Yesterday, it became clear that the Federal Reserve has become increasingly discordant over the course of monetary policy, and that’s just with regard to the traditional question of when to raise rates. Last week, Karen Petrou’s memo laid out an even more worrisome challenge: the FRB’s lack of tools not only to conduct effective monetary policy, but also to protect financial stability. The FRB has come to understand that neither macroprudential rules nor monetary policy is sufficient to ensure financial stability, especially during cyclical booms and busts, but it has yet to agree on what now to do to ensure sound growth and stable markets.
We think we know what’s bedeviling the FRB and have laid this out in several recent studies you can find on our website: the rapid transformation of U.S. finance into a system far less dependent on banks. This might be good for innovation and diverse product offerings, but it creates awesome regulatory asymmetries that redefine financial intermediation and, with it, the ability of the FRB to ensure that its interest-rate actions translate into meaningful market responses with desired policy results.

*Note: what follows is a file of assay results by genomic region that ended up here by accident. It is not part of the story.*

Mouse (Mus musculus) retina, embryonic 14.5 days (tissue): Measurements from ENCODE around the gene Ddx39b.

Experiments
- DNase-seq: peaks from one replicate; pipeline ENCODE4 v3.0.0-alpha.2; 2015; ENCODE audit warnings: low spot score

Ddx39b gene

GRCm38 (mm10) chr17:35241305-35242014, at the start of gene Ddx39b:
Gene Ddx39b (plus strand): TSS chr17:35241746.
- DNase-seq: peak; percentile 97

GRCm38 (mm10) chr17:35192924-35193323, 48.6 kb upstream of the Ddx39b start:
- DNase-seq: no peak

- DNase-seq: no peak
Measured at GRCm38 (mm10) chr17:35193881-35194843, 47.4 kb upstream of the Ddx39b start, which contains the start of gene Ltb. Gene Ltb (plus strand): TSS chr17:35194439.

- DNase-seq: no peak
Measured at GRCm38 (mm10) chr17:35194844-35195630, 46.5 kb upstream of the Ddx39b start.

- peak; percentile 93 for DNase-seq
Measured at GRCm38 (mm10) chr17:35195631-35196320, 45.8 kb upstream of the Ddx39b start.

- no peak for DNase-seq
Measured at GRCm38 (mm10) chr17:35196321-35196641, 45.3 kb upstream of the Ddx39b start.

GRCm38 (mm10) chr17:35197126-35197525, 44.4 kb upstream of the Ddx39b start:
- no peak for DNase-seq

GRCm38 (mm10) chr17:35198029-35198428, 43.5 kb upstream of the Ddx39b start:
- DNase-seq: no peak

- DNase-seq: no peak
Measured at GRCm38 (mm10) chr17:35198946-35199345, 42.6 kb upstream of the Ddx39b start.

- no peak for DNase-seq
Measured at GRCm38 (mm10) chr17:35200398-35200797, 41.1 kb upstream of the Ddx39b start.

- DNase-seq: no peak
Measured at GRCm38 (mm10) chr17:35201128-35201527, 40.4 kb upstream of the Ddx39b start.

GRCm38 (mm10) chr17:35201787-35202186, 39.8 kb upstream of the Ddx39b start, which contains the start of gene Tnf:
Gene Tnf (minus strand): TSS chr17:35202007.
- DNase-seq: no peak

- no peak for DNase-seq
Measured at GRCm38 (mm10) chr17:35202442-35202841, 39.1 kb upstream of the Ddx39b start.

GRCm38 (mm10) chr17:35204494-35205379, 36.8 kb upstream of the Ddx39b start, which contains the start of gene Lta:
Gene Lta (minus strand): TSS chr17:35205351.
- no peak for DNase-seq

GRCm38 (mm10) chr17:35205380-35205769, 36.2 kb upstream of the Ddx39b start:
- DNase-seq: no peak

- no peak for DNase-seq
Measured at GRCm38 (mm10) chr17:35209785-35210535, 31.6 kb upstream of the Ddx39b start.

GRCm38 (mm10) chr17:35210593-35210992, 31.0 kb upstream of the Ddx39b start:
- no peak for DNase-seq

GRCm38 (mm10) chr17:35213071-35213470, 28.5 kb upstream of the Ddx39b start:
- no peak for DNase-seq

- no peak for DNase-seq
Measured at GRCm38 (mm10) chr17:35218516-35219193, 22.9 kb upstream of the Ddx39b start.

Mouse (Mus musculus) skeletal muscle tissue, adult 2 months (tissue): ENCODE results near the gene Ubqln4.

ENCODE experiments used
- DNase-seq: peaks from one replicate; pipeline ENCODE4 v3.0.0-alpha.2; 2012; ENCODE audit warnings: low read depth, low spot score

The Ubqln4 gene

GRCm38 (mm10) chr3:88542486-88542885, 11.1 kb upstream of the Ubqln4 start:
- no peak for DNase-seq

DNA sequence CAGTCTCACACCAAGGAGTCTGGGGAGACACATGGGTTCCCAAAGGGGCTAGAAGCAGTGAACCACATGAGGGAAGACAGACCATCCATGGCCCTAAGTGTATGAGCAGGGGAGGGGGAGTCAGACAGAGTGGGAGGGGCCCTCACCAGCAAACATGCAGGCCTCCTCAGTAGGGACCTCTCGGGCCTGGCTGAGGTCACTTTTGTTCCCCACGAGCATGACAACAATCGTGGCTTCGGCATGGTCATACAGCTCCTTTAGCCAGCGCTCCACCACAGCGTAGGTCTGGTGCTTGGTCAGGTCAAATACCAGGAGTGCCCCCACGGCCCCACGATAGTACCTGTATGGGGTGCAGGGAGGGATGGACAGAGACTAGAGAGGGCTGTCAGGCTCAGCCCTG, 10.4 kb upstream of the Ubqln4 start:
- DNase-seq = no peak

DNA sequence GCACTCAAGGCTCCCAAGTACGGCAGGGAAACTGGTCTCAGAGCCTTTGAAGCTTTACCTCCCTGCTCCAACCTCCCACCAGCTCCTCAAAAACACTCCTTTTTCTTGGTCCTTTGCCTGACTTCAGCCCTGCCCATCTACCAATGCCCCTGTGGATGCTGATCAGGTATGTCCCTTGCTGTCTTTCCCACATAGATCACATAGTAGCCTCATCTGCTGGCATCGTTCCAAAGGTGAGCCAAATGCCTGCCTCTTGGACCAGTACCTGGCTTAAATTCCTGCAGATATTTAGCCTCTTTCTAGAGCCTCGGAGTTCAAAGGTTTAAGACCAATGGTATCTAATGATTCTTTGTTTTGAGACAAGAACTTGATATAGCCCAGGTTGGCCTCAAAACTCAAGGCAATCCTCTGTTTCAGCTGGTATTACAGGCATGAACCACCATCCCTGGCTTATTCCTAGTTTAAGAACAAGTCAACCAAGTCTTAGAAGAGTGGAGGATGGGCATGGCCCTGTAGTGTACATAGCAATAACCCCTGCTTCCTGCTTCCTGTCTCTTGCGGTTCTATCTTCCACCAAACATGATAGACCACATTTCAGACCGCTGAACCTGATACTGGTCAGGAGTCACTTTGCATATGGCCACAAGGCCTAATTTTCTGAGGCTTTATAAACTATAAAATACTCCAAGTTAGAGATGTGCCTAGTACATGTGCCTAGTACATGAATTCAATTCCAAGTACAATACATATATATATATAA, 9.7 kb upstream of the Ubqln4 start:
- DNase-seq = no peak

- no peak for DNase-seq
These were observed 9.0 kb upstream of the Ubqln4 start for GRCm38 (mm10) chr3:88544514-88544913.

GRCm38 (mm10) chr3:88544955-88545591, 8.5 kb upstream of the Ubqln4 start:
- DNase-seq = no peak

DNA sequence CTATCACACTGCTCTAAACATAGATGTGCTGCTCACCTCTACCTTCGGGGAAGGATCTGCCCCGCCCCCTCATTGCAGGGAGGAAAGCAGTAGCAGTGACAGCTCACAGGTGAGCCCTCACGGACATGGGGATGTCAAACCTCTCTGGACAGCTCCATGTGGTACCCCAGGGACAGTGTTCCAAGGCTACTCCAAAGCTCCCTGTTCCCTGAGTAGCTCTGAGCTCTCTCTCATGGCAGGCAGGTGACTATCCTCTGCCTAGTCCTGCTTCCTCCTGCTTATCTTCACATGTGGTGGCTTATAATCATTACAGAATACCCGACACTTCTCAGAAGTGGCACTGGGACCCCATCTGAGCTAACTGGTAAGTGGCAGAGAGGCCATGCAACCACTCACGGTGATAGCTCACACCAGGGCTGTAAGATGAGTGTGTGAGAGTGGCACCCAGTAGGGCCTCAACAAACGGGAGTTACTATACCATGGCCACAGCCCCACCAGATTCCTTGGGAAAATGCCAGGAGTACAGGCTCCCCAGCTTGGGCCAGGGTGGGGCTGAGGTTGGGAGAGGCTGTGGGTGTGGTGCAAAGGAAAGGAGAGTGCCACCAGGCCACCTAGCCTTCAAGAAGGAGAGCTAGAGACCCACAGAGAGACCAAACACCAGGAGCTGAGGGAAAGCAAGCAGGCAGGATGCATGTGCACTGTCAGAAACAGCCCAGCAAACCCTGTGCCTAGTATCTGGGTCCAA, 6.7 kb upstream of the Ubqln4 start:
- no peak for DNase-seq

A recent conference at the Federal Reserve Bank of Boston confirmed this conclusion, albeit without laying out any solutions. In her memo and a speech earlier in the week, Karen details the most critical questions the FRB needs to ask and the financial-services industry should help it quickly to answer. First and foremost is what happens to financial intermediation when key activities are turned from principal to agent operations. This isn’t just an academic question – a lot of long-term profit rides on getting the winners and losers right. Even more immediate, though, is the question of how financial intermediation functions under two rate scenarios: a gradual rise, which could put banks at a major disadvantage if current deposit rates don’t prove as sticky as most models anticipate and, even more worrisome, what would happen if rates stay low or, worse, go into nominal negative. This may seem academic, but Ben Bernanke today again suggested that the FRB may be forced to do this.
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